The other thing that often happens in classes, and it’s often with new instructors, is that you just feel like you have to give your students everything you know. Give them so much information that it becomes overwhelming to them, and they tend to shut down and stop hearing you pretty quickly. You can only process so much information at a time. We want to tell them everything, we want to give them everything they need to know, but we need to edit that. We need to keep that to a point where it’s enough for now and I can give them more later, so enough to be successful, and then we can build on that in the future. But when we flood people with large amounts of information, it’s not useful to them in any way, and it does make them feel overwhelmed and frustrated, so that’s not helpful as a learner.
If you have students in class, as I sort of mentioned this already, lots of different places, some are more advanced than others, finding the level of material and difficulty to give them can indeed be difficult. You’ve got the new pet person in a class along with the experienced dog sport trainer. How am I going to make them both happy? That’s a big challenge, and you’ll probably never feel like you do it perfectly.
Perfect and teaching do not go together. Those are not two words that happen. We do our best. We do our best every single time we teach. Later on, you’ll think, Oh, I wish I’d said this, or Oh, I wish I’d done that instead. Next time. Now you know. Next time you can do it that way. But we learn more, we do better. We don’t expect ourselves to be perfect all the time and hit it exactly right for every single class. You’ll have absolutely great classes and then you’ll have absolutely awful ones, and it may or may not have much to do with the material at all.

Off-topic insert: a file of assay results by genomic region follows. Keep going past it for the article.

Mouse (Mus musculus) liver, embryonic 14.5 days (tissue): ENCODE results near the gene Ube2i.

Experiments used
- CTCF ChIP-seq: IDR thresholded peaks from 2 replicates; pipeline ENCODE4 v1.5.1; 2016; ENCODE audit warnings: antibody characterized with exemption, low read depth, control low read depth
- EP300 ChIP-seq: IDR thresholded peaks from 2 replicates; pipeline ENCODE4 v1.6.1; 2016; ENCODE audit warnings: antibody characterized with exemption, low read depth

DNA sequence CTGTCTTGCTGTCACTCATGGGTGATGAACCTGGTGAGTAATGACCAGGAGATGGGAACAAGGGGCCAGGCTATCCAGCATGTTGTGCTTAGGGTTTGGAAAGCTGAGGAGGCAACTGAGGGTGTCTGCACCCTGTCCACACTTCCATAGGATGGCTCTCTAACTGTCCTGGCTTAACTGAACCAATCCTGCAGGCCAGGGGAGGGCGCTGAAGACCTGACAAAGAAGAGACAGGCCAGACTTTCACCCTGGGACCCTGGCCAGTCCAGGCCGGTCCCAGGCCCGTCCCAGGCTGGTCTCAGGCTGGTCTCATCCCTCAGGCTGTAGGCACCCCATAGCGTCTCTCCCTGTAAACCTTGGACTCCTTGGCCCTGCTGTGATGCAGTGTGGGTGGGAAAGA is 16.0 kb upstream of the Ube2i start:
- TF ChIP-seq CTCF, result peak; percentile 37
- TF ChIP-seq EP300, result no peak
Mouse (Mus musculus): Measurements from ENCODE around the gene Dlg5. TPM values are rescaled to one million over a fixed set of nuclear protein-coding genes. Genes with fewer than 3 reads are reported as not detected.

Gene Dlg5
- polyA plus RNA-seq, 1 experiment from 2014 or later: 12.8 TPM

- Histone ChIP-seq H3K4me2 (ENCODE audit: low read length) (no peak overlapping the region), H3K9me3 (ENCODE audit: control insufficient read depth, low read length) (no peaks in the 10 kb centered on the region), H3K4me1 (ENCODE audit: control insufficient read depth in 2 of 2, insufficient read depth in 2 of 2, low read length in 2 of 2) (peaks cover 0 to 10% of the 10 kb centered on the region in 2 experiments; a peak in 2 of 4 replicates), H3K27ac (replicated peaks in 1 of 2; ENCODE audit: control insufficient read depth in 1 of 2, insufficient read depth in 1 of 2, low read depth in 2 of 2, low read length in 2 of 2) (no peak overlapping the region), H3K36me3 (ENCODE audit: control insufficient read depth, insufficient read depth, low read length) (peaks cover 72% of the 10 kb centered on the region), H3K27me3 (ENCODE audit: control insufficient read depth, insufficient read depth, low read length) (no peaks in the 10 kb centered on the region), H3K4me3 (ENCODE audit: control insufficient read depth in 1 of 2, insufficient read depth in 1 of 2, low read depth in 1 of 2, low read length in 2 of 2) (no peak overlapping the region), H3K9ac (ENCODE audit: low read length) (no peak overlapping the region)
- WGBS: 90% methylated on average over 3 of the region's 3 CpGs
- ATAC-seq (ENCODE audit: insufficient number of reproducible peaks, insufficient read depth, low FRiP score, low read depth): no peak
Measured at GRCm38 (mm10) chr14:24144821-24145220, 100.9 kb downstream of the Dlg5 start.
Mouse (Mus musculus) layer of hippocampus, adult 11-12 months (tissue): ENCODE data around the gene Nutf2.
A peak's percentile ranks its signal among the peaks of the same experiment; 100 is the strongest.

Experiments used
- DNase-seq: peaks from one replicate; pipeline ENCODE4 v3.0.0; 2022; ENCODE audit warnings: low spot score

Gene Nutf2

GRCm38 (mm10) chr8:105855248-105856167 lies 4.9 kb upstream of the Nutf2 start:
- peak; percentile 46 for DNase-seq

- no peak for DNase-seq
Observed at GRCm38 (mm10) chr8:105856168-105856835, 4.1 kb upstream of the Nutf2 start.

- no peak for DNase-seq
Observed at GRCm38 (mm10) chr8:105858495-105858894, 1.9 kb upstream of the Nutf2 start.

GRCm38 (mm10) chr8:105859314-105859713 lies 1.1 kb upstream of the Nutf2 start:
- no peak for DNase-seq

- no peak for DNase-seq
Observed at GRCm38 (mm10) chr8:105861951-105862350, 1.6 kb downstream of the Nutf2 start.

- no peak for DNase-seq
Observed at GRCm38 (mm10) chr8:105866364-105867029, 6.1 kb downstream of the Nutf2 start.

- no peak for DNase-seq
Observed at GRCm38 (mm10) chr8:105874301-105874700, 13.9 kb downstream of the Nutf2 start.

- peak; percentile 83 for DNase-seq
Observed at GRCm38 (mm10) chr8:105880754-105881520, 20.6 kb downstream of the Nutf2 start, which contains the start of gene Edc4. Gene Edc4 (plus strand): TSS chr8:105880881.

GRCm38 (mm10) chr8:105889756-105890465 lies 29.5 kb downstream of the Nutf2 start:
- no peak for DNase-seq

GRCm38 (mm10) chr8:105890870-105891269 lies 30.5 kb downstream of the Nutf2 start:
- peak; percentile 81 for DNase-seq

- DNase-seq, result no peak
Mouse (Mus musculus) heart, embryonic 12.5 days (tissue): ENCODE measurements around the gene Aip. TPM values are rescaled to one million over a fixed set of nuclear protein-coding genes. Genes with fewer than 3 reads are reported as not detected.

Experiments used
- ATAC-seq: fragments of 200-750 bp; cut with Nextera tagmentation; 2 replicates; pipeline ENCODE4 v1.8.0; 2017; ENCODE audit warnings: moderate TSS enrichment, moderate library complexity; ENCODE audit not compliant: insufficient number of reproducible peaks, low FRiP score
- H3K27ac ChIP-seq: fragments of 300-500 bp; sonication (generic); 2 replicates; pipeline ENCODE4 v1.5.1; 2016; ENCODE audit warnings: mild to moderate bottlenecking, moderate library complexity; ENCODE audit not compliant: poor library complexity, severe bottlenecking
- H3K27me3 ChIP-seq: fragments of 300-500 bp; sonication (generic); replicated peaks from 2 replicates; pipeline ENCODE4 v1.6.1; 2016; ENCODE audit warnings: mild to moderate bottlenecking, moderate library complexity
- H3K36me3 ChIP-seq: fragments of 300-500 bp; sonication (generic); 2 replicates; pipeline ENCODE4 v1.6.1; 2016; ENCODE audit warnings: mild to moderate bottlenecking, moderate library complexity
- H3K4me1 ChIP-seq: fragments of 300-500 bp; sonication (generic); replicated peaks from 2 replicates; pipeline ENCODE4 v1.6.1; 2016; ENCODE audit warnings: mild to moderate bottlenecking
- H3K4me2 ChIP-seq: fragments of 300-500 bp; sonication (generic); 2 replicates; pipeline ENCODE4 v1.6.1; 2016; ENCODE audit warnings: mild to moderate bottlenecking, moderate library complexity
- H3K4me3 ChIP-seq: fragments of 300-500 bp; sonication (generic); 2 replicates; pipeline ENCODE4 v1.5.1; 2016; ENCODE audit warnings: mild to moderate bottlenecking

Back to this idea one more time, because I’ll say it again because I think it’s important: More material is not better. It’s flooding. New instructors go into too much theory, too much detail. Narrow things down for your audience. What do they need to know right now? I think that’s the best way to find a balance here. If you have somebody who you really feel like is interested in more and wants to learn more, or is ready to learn more, then you pull out the extra stuff you have for them and give them a little extra instruction in that and give them a little extra challenge.
Melissa Breau: I think that so often new instructors are a little bit … I don’t want to say unconfident, but to a certain extent it’s, OK, I’m going to prove you can trust me by telling you all the science that I know to prove that I know the science, so that we can do this thing and it’s going to work. But obviously that’s not, like you said, more information is not better.
Deb Jones: Right, and the science is something we can talk about with our colleagues. We’re behavior geeks, a lot of us. That’s why we do this. We love to talk about the science of things. But we have to know our audience. Is my audience one that wants to talk about all this science or not? So save that for the right situation.
Melissa Breau: For those who are listening who maybe don’t actually plan to become a teacher, but inevitably, as positive trainers, they find themselves questioned about their training and their techniques, do you have any advice for ways that Joe Schmo or the average positive trainer can maybe bridge that gap and help educate others around them?
Deb Jones: Yeah, this is going to come up for you. If you train with positive reinforcement, people are going to be curious, especially if they’ve had more traditional training techniques. That’s all they know, so they’re going to want to know what you do.